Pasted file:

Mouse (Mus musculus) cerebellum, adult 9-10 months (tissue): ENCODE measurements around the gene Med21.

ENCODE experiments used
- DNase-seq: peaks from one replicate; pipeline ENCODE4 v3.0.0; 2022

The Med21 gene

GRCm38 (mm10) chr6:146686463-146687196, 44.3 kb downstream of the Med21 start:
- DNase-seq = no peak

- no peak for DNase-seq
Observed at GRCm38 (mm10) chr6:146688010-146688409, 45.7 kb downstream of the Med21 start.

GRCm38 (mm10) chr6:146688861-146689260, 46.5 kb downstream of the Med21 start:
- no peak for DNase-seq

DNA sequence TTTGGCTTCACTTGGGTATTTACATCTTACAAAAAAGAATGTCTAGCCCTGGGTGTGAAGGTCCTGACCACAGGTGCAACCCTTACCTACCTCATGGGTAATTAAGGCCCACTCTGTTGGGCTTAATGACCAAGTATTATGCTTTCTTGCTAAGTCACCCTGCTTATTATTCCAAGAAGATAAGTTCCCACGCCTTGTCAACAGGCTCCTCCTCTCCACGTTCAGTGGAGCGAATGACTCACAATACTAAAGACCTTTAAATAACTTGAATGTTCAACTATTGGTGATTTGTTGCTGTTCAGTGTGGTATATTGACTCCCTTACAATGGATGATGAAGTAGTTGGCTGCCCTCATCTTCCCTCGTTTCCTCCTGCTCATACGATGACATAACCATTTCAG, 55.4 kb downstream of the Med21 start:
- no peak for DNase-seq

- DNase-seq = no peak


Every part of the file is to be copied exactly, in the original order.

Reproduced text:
Mouse (Mus musculus) cerebellum, adult 9-10 months (tissue): ENCODE measurements around the gene Med21.

ENCODE experiments used
- DNase-seq: peaks from one replicate; pipeline ENCODE4 v3.0.0; 2022

The Med21 gene

GRCm38 (mm10) chr6:146686463-146687196, 44.3 kb downstream of the Med21 start:
- DNase-seq = no peak

- no peak for DNase-seq
Observed at GRCm38 (mm10) chr6:146688010-146688409, 45.7 kb downstream of the Med21 start.

GRCm38 (mm10) chr6:146688861-146689260, 46.5 kb downstream of the Med21 start:
- no peak for DNase-seq

DNA sequence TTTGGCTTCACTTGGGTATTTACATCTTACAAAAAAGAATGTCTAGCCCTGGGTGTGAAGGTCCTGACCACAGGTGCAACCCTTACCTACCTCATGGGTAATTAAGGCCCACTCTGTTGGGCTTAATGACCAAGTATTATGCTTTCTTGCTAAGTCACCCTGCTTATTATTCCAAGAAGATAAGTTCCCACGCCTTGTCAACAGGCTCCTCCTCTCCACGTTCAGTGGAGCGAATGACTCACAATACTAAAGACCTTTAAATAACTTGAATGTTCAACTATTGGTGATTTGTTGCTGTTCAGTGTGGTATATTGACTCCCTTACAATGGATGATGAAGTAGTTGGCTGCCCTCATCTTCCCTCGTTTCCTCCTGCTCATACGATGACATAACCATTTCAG, 55.4 kb downstream of the Med21 start:
- no peak for DNase-seq

- DNase-seq = no peak